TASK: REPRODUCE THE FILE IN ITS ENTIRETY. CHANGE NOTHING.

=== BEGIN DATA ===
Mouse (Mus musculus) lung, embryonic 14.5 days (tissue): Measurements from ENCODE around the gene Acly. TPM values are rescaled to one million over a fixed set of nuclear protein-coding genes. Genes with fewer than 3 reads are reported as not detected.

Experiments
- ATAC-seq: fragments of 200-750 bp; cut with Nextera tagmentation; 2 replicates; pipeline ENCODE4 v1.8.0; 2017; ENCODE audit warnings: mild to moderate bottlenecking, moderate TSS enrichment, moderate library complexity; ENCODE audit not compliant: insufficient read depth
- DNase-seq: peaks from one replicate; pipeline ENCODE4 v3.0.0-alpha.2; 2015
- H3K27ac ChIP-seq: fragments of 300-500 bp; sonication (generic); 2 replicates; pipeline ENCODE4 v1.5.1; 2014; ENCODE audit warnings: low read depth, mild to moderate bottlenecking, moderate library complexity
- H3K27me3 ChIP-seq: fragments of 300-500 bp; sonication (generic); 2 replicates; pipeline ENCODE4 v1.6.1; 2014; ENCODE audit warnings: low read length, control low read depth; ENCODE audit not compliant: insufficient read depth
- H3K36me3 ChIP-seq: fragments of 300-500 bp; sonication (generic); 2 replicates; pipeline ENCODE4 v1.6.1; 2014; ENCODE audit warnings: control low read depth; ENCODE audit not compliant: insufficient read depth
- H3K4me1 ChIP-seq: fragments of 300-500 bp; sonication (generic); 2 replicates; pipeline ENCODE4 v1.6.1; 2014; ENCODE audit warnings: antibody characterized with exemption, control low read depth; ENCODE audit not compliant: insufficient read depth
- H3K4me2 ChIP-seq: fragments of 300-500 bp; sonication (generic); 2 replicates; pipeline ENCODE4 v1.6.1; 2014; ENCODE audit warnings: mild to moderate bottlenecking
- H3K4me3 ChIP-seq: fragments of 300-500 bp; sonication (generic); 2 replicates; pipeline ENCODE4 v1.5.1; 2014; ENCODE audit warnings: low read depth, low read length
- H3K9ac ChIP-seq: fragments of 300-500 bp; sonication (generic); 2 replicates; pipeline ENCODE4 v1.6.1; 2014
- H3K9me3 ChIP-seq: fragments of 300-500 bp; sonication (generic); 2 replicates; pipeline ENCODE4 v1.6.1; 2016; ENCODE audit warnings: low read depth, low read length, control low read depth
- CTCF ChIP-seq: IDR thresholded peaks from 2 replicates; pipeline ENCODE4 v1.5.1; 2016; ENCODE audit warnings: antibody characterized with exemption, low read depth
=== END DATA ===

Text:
Mouse (Mus musculus) lung, embryonic 14.5 days (tissue): Measurements from ENCODE around the gene Acly. TPM values are rescaled to one million over a fixed set of nuclear protein-coding genes. Genes with fewer than 3 reads are reported as not detected.

Experiments
- ATAC-seq: fragments of 200-750 bp; cut with Nextera tagmentation; 2 replicates; pipeline ENCODE4 v1.8.0; 2017; ENCODE audit warnings: mild to moderate bottlenecking, moderate TSS enrichment, moderate library complexity; ENCODE audit not compliant: insufficient read depth
- DNase-seq: peaks from one replicate; pipeline ENCODE4 v3.0.0-alpha.2; 2015
- H3K27ac ChIP-seq: fragments of 300-500 bp; sonication (generic); 2 replicates; pipeline ENCODE4 v1.5.1; 2014; ENCODE audit warnings: low read depth, mild to moderate bottlenecking, moderate library complexity
- H3K27me3 ChIP-seq: fragments of 300-500 bp; sonication (generic); 2 replicates; pipeline ENCODE4 v1.6.1; 2014; ENCODE audit warnings: low read length, control low read depth; ENCODE audit not compliant: insufficient read depth
- H3K36me3 ChIP-seq: fragments of 300-500 bp; sonication (generic); 2 replicates; pipeline ENCODE4 v1.6.1; 2014; ENCODE audit warnings: control low read depth; ENCODE audit not compliant: insufficient read depth
- H3K4me1 ChIP-seq: fragments of 300-500 bp; sonication (generic); 2 replicates; pipeline ENCODE4 v1.6.1; 2014; ENCODE audit warnings: antibody characterized with exemption, control low read depth; ENCODE audit not compliant: insufficient read depth
- H3K4me2 ChIP-seq: fragments of 300-500 bp; sonication (generic); 2 replicates; pipeline ENCODE4 v1.6.1; 2014; ENCODE audit warnings: mild to moderate bottlenecking
- H3K4me3 ChIP-seq: fragments of 300-500 bp; sonication (generic); 2 replicates; pipeline ENCODE4 v1.5.1; 2014; ENCODE audit warnings: low read depth, low read length
- H3K9ac ChIP-seq: fragments of 300-500 bp; sonication (generic); 2 replicates; pipeline ENCODE4 v1.6.1; 2014
- H3K9me3 ChIP-seq: fragments of 300-500 bp; sonication (generic); 2 replicates; pipeline ENCODE4 v1.6.1; 2016; ENCODE audit warnings: low read depth, low read length, control low read depth
- CTCF ChIP-seq: IDR thresholded peaks from 2 replicates; pipeline ENCODE4 v1.5.1; 2016; ENCODE audit warnings: antibody characterized with exemption, low read depth